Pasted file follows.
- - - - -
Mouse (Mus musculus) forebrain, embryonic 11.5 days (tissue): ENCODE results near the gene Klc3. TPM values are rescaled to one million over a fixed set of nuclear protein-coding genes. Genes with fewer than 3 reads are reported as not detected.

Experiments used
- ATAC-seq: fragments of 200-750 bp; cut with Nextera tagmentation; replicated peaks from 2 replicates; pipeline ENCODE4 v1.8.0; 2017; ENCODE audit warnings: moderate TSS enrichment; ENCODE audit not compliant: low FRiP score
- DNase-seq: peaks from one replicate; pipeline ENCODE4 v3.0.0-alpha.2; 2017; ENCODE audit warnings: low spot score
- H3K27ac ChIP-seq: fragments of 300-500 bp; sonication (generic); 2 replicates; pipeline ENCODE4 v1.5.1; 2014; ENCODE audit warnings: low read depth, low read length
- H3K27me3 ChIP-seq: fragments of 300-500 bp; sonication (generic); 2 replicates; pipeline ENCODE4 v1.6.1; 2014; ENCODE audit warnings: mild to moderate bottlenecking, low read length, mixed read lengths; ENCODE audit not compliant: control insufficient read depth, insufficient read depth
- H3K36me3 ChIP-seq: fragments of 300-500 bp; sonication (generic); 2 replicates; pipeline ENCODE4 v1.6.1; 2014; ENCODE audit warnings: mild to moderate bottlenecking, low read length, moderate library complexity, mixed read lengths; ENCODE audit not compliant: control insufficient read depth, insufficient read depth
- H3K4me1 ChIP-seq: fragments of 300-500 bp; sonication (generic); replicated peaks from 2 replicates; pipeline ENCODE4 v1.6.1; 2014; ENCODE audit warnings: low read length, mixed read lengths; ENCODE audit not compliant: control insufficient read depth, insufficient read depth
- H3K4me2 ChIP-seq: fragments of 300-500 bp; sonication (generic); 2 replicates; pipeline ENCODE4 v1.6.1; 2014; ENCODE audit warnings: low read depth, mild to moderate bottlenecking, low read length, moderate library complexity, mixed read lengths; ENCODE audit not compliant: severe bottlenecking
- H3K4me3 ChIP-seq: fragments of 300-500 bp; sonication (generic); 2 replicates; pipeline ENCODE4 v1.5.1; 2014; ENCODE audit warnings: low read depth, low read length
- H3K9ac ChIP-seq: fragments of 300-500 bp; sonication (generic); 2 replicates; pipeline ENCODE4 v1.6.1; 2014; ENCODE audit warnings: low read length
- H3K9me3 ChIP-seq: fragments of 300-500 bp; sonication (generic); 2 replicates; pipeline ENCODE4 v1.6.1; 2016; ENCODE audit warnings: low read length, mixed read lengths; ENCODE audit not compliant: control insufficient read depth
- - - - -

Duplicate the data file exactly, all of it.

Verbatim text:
Mouse (Mus musculus) forebrain, embryonic 11.5 days (tissue): ENCODE results near the gene Klc3. TPM values are rescaled to one million over a fixed set of nuclear protein-coding genes. Genes with fewer than 3 reads are reported as not detected.

Experiments used
- ATAC-seq: fragments of 200-750 bp; cut with Nextera tagmentation; replicated peaks from 2 replicates; pipeline ENCODE4 v1.8.0; 2017; ENCODE audit warnings: moderate TSS enrichment; ENCODE audit not compliant: low FRiP score
- DNase-seq: peaks from one replicate; pipeline ENCODE4 v3.0.0-alpha.2; 2017; ENCODE audit warnings: low spot score
- H3K27ac ChIP-seq: fragments of 300-500 bp; sonication (generic); 2 replicates; pipeline ENCODE4 v1.5.1; 2014; ENCODE audit warnings: low read depth, low read length
- H3K27me3 ChIP-seq: fragments of 300-500 bp; sonication (generic); 2 replicates; pipeline ENCODE4 v1.6.1; 2014; ENCODE audit warnings: mild to moderate bottlenecking, low read length, mixed read lengths; ENCODE audit not compliant: control insufficient read depth, insufficient read depth
- H3K36me3 ChIP-seq: fragments of 300-500 bp; sonication (generic); 2 replicates; pipeline ENCODE4 v1.6.1; 2014; ENCODE audit warnings: mild to moderate bottlenecking, low read length, moderate library complexity, mixed read lengths; ENCODE audit not compliant: control insufficient read depth, insufficient read depth
- H3K4me1 ChIP-seq: fragments of 300-500 bp; sonication (generic); replicated peaks from 2 replicates; pipeline ENCODE4 v1.6.1; 2014; ENCODE audit warnings: low read length, mixed read lengths; ENCODE audit not compliant: control insufficient read depth, insufficient read depth
- H3K4me2 ChIP-seq: fragments of 300-500 bp; sonication (generic); 2 replicates; pipeline ENCODE4 v1.6.1; 2014; ENCODE audit warnings: low read depth, mild to moderate bottlenecking, low read length, moderate library complexity, mixed read lengths; ENCODE audit not compliant: severe bottlenecking
- H3K4me3 ChIP-seq: fragments of 300-500 bp; sonication (generic); 2 replicates; pipeline ENCODE4 v1.5.1; 2014; ENCODE audit warnings: low read depth, low read length
- H3K9ac ChIP-seq: fragments of 300-500 bp; sonication (generic); 2 replicates; pipeline ENCODE4 v1.6.1; 2014; ENCODE audit warnings: low read length
- H3K9me3 ChIP-seq: fragments of 300-500 bp; sonication (generic); 2 replicates; pipeline ENCODE4 v1.6.1; 2016; ENCODE audit warnings: low read length, mixed read lengths; ENCODE audit not compliant: control insufficient read depth